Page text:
Robert Zimmer, president, University of Chicago: “In a relatively short time, the CBC has become an influential agent for promoting scientific discovery and achievement in our region, and its innovative model of collaboration among scientists, universities, and philanthropists is attracting wide attention and admiration. I am confident its impact will be even greater over the coming five years.”

Brenda Russell, executive associate vice chancellor for research and CBC scientific director, UIC: “Among UIC’s strengths as a research institution has been our ability to work collaboratively, combining many different approaches to a problem, whether that means bringing genetics, metabolic and molecular understanding that will create paradigm shifts for entirely new approaches for health and disease or reaching across the campuses to bring insights from engineering and physics into medical research. The CBC allows us to build on this capacity, bringing us into partnership with Chicago’s other great research universities.”

Richard I. Morimoto, Bill and Gayle Cook Professor of Biology and CBC scientific director, Northwestern: “The renewed funding commitment validates the efforts of many scientists and academic leaders to demonstrate that institutions can collaborate and that Chicagoland can be a leading biomedical sciences destination. During the initial period of funding, many came together and recognized previously unexplored opportunities to collaborate and establish new research programs. This led to the awarding of many new large-scale collaborative grants from the National Institutes of Health. We will continue building on our success and pushing the edges of discovery to imagine even more creative ideas and scientific directions.”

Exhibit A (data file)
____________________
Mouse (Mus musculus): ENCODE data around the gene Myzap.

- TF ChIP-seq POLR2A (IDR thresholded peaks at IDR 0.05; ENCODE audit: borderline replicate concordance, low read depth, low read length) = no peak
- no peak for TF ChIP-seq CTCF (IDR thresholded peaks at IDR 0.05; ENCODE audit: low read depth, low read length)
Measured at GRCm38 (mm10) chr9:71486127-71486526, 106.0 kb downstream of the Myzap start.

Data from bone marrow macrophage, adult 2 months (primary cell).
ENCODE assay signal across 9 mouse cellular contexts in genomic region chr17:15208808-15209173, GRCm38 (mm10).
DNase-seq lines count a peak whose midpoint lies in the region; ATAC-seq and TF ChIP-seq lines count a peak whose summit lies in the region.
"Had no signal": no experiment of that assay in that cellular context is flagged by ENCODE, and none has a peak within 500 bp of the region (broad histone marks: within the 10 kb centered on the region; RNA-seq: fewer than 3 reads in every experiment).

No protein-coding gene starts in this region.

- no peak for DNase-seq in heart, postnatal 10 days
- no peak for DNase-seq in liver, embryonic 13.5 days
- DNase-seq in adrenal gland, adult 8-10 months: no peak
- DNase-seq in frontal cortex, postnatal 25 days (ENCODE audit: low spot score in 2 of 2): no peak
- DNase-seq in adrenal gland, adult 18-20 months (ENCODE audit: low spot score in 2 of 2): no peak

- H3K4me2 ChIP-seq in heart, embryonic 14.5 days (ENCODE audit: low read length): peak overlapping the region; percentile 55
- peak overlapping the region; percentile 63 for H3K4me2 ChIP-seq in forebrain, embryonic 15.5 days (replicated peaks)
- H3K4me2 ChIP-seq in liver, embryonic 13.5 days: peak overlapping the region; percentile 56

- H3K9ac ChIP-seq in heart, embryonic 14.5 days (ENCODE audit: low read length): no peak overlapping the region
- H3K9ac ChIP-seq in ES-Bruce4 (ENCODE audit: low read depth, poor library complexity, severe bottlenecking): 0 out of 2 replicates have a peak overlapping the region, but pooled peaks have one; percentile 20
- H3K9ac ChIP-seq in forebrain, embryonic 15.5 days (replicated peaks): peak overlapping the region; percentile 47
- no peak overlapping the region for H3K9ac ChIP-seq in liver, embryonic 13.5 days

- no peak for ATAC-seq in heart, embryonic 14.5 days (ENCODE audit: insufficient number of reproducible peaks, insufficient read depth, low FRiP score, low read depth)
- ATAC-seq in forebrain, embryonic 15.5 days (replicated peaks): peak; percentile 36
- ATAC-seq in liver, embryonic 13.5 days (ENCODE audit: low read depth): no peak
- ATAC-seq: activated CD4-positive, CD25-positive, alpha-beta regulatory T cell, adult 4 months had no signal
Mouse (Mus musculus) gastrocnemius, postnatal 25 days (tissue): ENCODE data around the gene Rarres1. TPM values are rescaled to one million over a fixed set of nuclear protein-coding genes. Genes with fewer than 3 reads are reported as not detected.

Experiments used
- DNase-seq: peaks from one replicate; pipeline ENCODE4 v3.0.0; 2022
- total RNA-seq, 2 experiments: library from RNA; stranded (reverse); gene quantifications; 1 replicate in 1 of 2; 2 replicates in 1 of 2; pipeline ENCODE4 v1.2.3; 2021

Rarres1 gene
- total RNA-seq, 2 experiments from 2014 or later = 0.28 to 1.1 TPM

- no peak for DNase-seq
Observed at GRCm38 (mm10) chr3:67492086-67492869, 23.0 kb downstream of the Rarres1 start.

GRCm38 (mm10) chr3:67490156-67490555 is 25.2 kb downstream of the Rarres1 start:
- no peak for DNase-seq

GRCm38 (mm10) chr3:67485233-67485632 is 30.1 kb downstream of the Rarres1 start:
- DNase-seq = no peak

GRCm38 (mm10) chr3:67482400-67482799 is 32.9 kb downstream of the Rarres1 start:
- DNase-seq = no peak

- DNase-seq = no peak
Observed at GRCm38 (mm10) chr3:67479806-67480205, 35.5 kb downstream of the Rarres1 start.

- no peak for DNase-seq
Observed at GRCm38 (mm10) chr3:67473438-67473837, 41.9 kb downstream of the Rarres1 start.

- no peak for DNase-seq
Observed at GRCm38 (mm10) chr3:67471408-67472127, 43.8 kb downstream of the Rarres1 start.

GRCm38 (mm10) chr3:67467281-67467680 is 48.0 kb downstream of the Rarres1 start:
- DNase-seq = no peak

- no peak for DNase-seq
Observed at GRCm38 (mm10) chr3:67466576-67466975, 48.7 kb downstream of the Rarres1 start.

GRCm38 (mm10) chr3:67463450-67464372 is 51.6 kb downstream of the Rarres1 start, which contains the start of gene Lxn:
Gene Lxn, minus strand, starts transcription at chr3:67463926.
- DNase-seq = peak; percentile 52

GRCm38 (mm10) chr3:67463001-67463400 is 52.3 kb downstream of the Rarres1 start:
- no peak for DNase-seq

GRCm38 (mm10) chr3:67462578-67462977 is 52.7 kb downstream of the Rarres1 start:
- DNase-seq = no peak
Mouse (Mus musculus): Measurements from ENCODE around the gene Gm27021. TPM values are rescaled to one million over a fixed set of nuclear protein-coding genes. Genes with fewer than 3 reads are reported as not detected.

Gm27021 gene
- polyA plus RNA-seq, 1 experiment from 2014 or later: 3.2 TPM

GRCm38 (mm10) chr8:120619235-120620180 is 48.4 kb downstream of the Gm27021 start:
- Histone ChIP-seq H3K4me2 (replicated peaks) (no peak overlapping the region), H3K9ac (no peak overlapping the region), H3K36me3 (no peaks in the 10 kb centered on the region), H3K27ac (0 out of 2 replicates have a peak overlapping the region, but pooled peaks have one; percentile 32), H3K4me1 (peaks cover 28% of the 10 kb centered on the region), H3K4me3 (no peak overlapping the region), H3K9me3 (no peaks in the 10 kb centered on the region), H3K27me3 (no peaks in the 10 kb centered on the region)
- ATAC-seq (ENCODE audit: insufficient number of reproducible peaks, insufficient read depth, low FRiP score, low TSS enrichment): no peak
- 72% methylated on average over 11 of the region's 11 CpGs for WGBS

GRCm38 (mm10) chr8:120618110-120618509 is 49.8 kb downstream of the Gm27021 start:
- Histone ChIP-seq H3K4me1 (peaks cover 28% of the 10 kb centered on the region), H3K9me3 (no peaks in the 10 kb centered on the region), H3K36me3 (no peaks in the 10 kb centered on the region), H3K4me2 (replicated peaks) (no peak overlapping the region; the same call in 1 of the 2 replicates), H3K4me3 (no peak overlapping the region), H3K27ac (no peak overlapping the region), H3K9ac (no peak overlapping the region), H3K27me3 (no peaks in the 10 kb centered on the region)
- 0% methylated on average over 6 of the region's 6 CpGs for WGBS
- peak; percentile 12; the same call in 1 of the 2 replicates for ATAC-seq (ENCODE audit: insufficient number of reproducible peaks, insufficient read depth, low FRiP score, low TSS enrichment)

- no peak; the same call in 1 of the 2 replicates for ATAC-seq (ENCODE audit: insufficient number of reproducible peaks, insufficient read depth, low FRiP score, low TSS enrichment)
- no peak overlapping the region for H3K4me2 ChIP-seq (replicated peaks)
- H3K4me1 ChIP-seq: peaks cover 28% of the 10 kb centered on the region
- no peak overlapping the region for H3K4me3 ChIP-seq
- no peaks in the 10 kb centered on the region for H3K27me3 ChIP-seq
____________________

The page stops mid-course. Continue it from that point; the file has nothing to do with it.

Jonathan Silverstein, former associate professor of surgery and outgoing CBC scientific director, University of Chicago: “It’s tremendously gratifying to see the impact of the CBC these past five years and exciting to consider the possibility of even greater impact the next five years. We appreciate deeply the opportunity these visionary philanthropists created. Harnessing the strengths of our research universities in the Chicago region by motivating inter-institutional and inter-disciplinary collaboration was a simple idea, but complex to achieve.”

Topics: University